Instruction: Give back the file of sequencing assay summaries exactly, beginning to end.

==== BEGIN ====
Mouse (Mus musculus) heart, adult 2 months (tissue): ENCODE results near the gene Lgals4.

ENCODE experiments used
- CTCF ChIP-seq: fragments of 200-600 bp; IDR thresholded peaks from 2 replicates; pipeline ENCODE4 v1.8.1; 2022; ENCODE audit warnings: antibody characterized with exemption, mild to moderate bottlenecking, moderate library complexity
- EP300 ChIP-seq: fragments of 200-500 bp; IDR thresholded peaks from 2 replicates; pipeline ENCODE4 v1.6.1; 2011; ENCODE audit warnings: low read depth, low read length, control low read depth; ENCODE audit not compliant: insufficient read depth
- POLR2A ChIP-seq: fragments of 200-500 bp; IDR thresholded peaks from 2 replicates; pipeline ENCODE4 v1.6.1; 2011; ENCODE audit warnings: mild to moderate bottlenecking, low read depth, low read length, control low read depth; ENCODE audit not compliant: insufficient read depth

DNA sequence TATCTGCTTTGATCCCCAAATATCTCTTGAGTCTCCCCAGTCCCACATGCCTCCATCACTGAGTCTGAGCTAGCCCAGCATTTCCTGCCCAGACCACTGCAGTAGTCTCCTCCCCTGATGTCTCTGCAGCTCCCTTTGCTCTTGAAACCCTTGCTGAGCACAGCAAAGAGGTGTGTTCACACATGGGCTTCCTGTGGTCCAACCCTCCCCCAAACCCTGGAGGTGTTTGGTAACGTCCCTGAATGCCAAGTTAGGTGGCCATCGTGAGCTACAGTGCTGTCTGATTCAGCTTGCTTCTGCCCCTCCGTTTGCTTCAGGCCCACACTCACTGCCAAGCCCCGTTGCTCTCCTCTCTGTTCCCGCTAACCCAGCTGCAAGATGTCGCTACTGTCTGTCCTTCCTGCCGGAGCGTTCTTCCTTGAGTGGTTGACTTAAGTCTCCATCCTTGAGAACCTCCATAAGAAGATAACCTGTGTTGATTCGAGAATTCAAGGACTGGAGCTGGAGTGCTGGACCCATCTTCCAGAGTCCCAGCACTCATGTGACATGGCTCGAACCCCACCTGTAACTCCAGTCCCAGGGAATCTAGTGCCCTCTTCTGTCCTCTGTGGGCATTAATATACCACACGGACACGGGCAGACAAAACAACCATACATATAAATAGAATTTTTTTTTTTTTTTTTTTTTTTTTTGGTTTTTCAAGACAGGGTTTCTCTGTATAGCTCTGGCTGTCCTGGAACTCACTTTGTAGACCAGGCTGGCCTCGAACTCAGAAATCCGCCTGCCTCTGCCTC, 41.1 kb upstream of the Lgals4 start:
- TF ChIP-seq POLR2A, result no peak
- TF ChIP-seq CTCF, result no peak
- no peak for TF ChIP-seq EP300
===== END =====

Mouse (Mus musculus) heart, adult 2 months (tissue): ENCODE results near the gene Lgals4.

ENCODE experiments used
- CTCF ChIP-seq: fragments of 200-600 bp; IDR thresholded peaks from 2 replicates; pipeline ENCODE4 v1.8.1; 2022; ENCODE audit warnings: antibody characterized with exemption, mild to moderate bottlenecking, moderate library complexity
- EP300 ChIP-seq: fragments of 200-500 bp; IDR thresholded peaks from 2 replicates; pipeline ENCODE4 v1.6.1; 2011; ENCODE audit warnings: low read depth, low read length, control low read depth; ENCODE audit not compliant: insufficient read depth
- POLR2A ChIP-seq: fragments of 200-500 bp; IDR thresholded peaks from 2 replicates; pipeline ENCODE4 v1.6.1; 2011; ENCODE audit warnings: mild to moderate bottlenecking, low read depth, low read length, control low read depth; ENCODE audit not compliant: insufficient read depth

DNA sequence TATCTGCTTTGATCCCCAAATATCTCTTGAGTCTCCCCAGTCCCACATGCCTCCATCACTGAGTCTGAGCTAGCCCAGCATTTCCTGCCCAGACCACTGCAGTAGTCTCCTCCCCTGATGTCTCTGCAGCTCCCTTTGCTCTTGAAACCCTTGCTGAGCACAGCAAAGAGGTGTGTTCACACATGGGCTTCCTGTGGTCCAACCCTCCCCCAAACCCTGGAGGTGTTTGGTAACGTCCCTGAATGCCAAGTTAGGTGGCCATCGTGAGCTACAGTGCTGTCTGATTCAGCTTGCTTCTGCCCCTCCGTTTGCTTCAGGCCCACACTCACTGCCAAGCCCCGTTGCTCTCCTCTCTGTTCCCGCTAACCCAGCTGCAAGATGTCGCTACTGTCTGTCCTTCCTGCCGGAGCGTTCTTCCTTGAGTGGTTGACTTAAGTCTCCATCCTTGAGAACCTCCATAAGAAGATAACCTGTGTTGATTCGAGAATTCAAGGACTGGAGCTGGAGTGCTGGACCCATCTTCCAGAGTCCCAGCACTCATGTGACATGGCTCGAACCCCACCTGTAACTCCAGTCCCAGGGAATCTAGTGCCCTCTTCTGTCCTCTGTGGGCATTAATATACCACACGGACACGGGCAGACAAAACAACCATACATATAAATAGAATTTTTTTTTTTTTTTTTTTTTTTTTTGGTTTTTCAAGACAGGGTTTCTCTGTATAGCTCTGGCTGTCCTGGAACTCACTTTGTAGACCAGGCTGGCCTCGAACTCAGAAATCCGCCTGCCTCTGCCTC, 41.1 kb upstream of the Lgals4 start:
- TF ChIP-seq POLR2A, result no peak
- TF ChIP-seq CTCF, result no peak
- no peak for TF ChIP-seq EP300